6 Foods that Help Boost Brainpower

6 Foods that Help Boost Brainpower

For most people, making an effort to eat healthily is done with the goal of weight loss, muscle building or skin health in mind. While these are great reasons to improve your diet, we seldom consider one of the most important parts of the human body: our brain.

This vital organ is responsible for every bodily function, from thinking to feeling to seeing to moving and just about anything else you can think of. It would then make sense to keep your brain in the best condition possible. Fortunately, there are a number of foods that can make a noticeable impact on your brain power. Here are six of the best.

Blueberries

Among their many other health benefits, blueberries and similar dark-colored berries reduce oxidative stress and inflammation, which are linked to brain ageing. The antioxidants in blueberries are believed to improve brain cell function and delay memory loss, giving you one more reason to include this delicious fruit in your breakfast.

Fatty Fish

Fatty fish include salmon, trout, and sardines. Our brains are about 60% fat and half of it is made up of omega-3. Fatty fish happens to be a rich source of omega-3. This fatty acid is known to reduce mental decline from ageing, building brain cells and improving memory.

In fact, studies have found that insufficient omega-3 can result in depression and learning impairments. Another study found that the brains of people who frequently ate fatty fish had higher amounts of grey matter, which is what contains most of your brain cells that are responsible for emotion, memory, and decision-making.

Pumpkin Seeds

Pumpkins are a rich source of iron, magnesium, zinc, and copper. These nutrients make up a significant portion of your brain and perform a number of important functions. For example, iron deficiency is linked to brain fog while magnesium is important for memory and learning.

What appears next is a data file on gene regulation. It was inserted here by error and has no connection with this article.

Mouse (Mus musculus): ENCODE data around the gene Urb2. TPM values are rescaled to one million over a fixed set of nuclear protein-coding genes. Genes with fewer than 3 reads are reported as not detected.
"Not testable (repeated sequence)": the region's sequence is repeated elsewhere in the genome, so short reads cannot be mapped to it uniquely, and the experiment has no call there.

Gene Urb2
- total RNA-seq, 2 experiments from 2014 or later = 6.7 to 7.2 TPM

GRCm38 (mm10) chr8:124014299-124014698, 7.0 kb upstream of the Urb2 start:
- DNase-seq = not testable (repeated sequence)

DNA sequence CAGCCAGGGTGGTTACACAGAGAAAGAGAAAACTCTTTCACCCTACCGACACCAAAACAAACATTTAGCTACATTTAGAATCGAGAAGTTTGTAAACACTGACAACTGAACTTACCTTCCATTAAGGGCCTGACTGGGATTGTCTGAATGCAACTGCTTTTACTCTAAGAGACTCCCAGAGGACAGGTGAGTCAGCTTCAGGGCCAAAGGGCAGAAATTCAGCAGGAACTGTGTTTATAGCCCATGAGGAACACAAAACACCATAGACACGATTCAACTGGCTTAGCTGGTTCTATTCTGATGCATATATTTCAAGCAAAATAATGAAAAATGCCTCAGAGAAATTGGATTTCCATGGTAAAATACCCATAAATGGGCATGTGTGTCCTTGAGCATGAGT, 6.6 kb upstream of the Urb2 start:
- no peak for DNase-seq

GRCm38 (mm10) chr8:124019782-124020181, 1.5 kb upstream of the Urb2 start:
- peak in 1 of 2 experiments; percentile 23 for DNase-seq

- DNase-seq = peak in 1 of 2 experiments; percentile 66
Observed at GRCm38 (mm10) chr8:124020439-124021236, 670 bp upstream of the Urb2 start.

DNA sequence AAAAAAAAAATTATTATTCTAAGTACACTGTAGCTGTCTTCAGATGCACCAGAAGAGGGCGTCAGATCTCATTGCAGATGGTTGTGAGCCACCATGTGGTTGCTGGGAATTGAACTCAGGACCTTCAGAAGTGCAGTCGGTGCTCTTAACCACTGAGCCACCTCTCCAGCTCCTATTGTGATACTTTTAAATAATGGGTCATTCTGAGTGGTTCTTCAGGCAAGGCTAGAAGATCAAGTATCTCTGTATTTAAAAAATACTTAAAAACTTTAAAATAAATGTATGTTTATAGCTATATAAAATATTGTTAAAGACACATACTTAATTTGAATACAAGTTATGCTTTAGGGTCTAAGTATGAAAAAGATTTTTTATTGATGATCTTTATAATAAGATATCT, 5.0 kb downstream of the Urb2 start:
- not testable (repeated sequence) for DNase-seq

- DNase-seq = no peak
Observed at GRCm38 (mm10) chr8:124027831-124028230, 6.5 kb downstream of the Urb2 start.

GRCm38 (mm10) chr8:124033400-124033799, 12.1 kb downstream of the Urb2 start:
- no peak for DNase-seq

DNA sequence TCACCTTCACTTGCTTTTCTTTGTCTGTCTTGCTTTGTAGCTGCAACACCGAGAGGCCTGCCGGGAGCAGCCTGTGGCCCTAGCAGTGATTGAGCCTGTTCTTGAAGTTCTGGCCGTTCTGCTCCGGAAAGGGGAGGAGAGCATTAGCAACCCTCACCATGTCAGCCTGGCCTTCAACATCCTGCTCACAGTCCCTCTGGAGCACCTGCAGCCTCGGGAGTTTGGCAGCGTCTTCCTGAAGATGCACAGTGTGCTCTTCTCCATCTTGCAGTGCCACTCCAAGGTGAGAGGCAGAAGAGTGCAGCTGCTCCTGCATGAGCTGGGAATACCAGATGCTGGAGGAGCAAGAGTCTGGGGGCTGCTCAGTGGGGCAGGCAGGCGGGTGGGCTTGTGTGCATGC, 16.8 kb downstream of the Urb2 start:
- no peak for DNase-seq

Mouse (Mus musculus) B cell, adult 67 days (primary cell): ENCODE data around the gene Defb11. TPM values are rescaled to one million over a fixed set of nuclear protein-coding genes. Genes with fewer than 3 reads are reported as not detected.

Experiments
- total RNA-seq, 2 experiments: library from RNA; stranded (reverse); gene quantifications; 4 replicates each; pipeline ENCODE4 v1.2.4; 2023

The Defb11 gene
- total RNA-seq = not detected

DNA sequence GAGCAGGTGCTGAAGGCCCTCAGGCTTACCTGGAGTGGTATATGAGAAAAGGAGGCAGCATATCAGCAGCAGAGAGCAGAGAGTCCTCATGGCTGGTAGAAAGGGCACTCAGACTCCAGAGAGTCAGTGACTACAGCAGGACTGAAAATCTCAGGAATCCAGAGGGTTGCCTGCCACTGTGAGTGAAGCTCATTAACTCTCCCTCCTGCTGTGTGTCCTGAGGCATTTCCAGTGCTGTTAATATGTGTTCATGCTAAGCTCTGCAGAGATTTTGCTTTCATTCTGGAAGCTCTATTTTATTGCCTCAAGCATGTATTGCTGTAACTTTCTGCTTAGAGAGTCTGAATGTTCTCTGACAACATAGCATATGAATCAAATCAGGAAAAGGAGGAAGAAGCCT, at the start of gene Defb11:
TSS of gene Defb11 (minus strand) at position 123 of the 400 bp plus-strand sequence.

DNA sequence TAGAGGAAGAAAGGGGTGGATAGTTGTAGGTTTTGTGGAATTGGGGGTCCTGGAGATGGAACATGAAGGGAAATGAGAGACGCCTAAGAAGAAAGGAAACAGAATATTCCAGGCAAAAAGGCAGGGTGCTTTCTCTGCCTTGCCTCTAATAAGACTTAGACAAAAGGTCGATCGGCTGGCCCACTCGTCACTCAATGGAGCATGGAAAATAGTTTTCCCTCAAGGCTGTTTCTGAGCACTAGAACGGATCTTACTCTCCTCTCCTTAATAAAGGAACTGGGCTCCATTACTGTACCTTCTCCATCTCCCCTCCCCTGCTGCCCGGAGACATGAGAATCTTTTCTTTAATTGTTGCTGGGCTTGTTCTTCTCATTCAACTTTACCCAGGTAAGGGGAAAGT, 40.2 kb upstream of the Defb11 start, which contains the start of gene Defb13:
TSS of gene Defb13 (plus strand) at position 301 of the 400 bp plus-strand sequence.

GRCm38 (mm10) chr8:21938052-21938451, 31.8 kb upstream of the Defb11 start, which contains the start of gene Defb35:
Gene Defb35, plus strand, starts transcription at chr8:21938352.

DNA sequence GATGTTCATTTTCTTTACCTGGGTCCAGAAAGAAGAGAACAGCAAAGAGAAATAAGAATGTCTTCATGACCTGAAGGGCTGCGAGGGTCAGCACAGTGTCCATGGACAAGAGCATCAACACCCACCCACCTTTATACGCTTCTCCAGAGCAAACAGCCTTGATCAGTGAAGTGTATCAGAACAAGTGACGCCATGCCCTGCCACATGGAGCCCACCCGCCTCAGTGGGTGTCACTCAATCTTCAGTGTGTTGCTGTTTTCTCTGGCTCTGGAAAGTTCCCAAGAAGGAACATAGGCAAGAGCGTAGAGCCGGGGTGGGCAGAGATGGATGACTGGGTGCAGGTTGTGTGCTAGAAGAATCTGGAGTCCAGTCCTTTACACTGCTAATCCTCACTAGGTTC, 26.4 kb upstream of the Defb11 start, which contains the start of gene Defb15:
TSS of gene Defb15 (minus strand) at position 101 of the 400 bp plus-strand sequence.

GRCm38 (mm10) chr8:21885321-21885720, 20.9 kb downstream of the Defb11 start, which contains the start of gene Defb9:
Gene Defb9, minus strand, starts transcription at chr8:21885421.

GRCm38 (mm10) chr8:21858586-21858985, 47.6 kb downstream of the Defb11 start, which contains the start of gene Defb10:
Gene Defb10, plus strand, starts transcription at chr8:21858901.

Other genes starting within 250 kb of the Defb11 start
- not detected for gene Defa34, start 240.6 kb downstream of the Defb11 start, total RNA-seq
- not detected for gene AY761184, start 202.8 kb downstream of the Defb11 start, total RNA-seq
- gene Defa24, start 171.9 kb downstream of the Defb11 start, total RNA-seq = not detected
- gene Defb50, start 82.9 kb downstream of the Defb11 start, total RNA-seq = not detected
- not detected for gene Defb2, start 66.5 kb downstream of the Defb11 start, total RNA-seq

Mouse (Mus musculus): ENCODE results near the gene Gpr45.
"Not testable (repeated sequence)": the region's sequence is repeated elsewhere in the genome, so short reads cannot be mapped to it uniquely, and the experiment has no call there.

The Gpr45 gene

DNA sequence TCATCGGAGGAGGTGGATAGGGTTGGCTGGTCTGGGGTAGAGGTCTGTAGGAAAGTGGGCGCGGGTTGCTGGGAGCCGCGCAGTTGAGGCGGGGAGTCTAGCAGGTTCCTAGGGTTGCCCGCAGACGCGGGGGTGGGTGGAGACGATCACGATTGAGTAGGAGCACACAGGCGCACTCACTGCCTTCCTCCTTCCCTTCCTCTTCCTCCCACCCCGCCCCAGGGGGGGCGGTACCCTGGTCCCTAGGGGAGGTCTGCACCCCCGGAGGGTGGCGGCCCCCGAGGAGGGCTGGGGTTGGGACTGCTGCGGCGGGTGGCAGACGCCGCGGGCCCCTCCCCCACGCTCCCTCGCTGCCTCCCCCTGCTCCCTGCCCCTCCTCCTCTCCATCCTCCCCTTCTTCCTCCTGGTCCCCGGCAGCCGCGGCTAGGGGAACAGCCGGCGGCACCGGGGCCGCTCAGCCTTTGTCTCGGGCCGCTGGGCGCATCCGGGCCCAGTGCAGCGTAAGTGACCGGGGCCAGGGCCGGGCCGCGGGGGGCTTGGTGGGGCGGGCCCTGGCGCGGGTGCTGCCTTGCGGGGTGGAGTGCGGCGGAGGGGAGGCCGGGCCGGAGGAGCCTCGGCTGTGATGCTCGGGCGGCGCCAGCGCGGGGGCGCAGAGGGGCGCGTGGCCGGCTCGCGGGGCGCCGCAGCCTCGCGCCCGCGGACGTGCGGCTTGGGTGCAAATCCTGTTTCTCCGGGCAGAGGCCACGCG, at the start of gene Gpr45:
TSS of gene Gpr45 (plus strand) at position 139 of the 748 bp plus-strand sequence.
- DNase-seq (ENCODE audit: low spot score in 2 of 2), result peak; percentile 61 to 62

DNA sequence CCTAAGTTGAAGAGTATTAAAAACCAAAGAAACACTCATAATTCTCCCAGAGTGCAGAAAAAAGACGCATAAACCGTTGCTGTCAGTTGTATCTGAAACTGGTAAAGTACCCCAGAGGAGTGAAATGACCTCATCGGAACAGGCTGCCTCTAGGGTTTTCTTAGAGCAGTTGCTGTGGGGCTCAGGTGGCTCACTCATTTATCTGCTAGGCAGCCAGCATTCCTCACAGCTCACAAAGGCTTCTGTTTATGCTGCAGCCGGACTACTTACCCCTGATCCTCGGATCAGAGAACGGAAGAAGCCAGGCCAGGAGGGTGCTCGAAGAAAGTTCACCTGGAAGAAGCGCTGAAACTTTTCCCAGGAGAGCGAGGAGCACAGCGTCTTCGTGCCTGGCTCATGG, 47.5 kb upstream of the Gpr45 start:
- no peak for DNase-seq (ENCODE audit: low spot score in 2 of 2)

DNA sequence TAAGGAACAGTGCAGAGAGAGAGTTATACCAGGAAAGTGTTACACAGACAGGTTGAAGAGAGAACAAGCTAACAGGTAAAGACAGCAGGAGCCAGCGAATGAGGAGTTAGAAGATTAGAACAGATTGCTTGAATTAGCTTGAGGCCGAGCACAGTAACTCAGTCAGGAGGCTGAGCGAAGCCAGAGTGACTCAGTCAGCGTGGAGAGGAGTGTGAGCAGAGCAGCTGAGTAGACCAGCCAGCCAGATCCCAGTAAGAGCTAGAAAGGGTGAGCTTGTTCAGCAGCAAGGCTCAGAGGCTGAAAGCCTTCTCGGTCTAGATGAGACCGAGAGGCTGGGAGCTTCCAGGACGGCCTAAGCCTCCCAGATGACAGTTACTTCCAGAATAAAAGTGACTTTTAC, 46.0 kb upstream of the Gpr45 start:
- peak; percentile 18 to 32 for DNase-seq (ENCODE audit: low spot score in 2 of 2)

Zinc is vital for nerve signaling. Not having enough zinc in your diet can lead to the development of neurological conditions such as depression and Parkinson’s disease. A similar effect can be expected from magnesium deficiency.

Coffee

There are two main ingredients in coffee that have positive effects on the brain. Caffeine is the most well-known. It blocks adenosine, a sleep-inducing chemical, increasing your alertness and concentration. The other ingredient is antioxidants, which are linked to the reduction of neurological diseases such as Alzheimer’s and Parkinson’s.

Eggs

Eggs contain a number of brain health-related nutrients, including folate, choline, and Vitamins B6 and B12. Most of us don’t get enough choline in our diets, despite it being an important macronutrient that regulates mood and improves memory. Egg yolks contain a particularly high concentration of choline, around 112mg.

A lack of folate in your diet is linked to age-related mental decline, commonly resulting in dementia among the elderly. A similar effect has been linked to Vitamin B deficiency. If you’re keen on cooking up a morning breakfast with eggs on the pan, be sure to read up on this article that explains if vegetable oil is healthy or not.

Dark Chocolate

Dark chocolate is one of the richest sources of flavonoids, antioxidants, and caffeine, all of which are known as brain-boosting compounds. Studies have found that dark chocolate is capable of improving your mood and that its flavonoid contents may enhance memory.

However, it’s not yet known whether chocolate improves our mood because of the compounds it contains, or whether its great taste just makes us happy. Either way, it’s by far one of the healthiest ways to bring a smile to your face.

Conclusion

Other brain-boosting foods include nuts, broccoli, and turmeric. Including them in your diet will not only keep your brain in peak condition but also go a long way in improving your overall health.

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HealthStatus teams with authors from other organizations to share interesting ideas, products and new health information to our readers.These articles are independently written and do not necessarily agree with the opinions or positions of HealthStatus.
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HealthStatus teams with authors from other organizations to share interesting ideas, products and new health information to our readers. These articles are independently written and do not necessarily agree with the opinions or positions of HealthStatus.

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